Dr. Grise and Dr. Scott testified that they never saw the "Admission Information and Nursing Care Data" sheet and its reference to Lasix when each obtained a pre-operative history from Mrs. Clark the night before surgery. Dr. Kirby testified that the "Admission Information and Nursing Care Data" sheet was not in Mrs. Clark's chart which accompanied her to the operating room.CHALLENGE TO JURORS FOR CAUSE
Mrs. Clark's committee contends that the trial court erred in failing to strike for cause three prospective jurors. During the voir dire examination, the three jurors in question revealed some prior professional relationship with one or more of the physicians involved in the case. The juror Fisher stated that Dr. Grise had "sutured up one of my youngsters a time or two from small accidents . . . several years back." Fisher also stated that he respected Dr. Grise as a result of his personal acquaintance. However, Fisher also stated that he would not find it difficult to return a verdict against Dr. Grise if justified by the evidence. The juror Langley stated that she had been a former patient of Dr. Grise five or six years earlier. This juror also stated that she would require no more evidence against Dr. Grise than she would respecting any other physician and that her verdict would be governed solely by the evidence. Langley also indicated that she had been treated by Dr. Scott when he first commenced his practice, but she again indicated that the previous relationship would not affect her verdict. The juror Solley had at one time been a regular patient of Dr. Grise. However, in the five or six year period immediately prior to trial, Solley had seen Dr. Grise on only one occasion, approximately eight months prior to trial. She had also been treated by Dr. Grise's partner, Dr. Blackburn, approximately 5 to 10 years earlier, and by a witness in the case, Dr. McCormick, in 1948. The juror Solley stated that her verdict would not be affected by her acquaintanceship with any of the physicians in question.
The trial court did not err in overruling the challenges for cause to the jurors Fisher, Langley and Solley. There was no current or continuing professional relationship between any of the jurors or members of their immediate family and any of the physicians involved in the case. The jurors were carefully examined by the trial court and the attorneys. All affirmed their ability to render a fair and impartial verdict solely on the basis of the evidence in the case. The relationship between the jurors and Dr. Grise and the other physicians was *254 not so substantial as to require a finding that the jurors were biased and unable to afford Mrs. Clark a fair trial. Whitney v. Louisville & N. R. Co., 296 Ky. 381, 177 S.W.2d 139, 141 (1944).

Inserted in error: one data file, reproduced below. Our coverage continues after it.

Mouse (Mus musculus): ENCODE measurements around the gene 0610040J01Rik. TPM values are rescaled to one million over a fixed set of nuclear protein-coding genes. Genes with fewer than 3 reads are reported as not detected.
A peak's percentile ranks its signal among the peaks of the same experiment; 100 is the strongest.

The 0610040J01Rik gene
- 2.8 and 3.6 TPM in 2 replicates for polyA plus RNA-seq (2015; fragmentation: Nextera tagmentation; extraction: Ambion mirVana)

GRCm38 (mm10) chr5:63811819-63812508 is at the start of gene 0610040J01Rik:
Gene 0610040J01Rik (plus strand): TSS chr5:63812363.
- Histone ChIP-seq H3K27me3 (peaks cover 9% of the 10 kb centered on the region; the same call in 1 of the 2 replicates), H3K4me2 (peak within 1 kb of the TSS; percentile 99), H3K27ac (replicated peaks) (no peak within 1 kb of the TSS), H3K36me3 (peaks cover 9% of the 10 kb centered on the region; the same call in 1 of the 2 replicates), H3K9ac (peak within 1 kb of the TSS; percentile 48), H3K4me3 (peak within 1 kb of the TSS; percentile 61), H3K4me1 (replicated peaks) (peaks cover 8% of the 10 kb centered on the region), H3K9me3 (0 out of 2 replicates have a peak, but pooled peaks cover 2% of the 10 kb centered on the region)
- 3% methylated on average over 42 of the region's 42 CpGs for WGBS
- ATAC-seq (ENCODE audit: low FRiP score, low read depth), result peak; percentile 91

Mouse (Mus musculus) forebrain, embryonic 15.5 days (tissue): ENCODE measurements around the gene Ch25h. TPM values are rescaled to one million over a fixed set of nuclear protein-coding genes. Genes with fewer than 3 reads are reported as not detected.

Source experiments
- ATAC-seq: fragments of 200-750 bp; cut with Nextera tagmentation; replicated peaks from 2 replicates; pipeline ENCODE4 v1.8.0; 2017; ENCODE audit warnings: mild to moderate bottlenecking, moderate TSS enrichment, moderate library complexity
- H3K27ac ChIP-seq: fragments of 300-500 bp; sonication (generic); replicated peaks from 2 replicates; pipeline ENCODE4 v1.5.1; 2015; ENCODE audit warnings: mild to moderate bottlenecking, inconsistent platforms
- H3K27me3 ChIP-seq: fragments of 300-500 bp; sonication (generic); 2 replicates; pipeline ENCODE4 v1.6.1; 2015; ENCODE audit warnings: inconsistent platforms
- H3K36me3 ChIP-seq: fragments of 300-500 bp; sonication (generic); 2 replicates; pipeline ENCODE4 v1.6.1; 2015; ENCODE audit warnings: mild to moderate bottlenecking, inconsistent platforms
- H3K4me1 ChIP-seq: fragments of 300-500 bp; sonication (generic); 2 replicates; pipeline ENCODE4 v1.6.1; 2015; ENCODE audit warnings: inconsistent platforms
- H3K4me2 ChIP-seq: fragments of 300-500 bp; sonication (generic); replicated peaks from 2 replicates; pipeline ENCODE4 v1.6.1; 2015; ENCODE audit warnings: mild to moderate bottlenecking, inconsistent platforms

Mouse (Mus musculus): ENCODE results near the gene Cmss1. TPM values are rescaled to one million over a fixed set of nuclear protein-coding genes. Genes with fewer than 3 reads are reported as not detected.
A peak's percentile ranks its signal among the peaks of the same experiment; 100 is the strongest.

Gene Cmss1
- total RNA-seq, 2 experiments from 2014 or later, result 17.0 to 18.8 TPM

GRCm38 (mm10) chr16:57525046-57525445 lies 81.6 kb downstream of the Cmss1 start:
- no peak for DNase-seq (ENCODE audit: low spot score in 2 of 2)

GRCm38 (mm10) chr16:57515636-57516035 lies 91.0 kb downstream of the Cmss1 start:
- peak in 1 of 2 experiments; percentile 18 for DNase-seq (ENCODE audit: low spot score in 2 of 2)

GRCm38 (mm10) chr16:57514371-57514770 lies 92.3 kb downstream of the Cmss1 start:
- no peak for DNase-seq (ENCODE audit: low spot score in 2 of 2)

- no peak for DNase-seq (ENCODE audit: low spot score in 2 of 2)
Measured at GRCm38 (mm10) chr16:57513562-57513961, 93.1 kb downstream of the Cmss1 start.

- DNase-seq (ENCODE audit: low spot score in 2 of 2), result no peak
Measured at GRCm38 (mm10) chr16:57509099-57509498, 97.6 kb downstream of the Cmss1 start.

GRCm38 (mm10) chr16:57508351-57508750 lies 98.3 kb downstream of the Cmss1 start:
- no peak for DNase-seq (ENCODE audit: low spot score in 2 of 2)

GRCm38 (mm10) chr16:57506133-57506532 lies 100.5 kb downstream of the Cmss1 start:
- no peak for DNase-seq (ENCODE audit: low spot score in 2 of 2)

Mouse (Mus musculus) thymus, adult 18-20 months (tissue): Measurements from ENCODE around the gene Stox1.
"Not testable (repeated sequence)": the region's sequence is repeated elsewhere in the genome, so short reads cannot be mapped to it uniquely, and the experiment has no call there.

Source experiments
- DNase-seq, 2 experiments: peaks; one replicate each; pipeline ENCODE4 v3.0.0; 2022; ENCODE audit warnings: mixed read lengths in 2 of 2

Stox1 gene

The juror Fisher also indicated his general antipathy toward medical malpractice actions. He felt that many doctors had been abused in such suits. However, Fisher was very careful to state that his views on malpractice litigation would have nothing to do with the case being tried. He affirmed that doctors should pay for their mistakes. There is nothing to suggest that Fisher had any preconceived notion regarding the merits of this case. Likewise, the record does not suggest that Fisher's admitted aversion to malpractice litigation would affect his impartiality in weighing the factual issues to be tried. Davidson v. Grigsby, Ky., 451 S.W.2d 632, 634 (1970).
In Peters v. Commonwealth, Ky., 505 S.W.2d 764, 765 (1974), the court stated:It is elementary that the determination of whether to excuse a prospective juror rests within the sound discretion of the trial judge and ought not to be set aside by a reviewing court unless the error is manifest.
All of the jurors professed their ability to render a fair and impartial verdict in the case. The trial judge was in a far better position than this court to determine whether a juror should be excused for cause even though professing the ability to be fair and impartial. In the present case, the voir dire examination of the jury was extensive, covering two volumes of the transcript. The trial judge carefully impressed the jury panel with the importance of securing fair and impartial jurors. In fact, the trial judge excused many prospective jurors for cause. We find no abuse of discretion by the trial judge in refusing to excuse the jurors Fisher, Langley and Solley for cause.PATIENT'S HISTORY: NEGLIGENCE AND CONTRIBUTORY NEGLIGENCE
In this case, the question of negligence of the treating physicians and the hospital is closely related to the question of contributory negligence of Mrs. Clark in giving an incomplete or inaccurate history. The completeness and accuracy of the information furnished by Mrs. Clark is a factor in determining whether the physicians and the hospital exercised ordinary care. In turn, whether Mrs. Clark exercised ordinary care for her own safety in giving her history would be influenced by whether the physicians and the hospital exercised ordinary care in obtaining the history from her.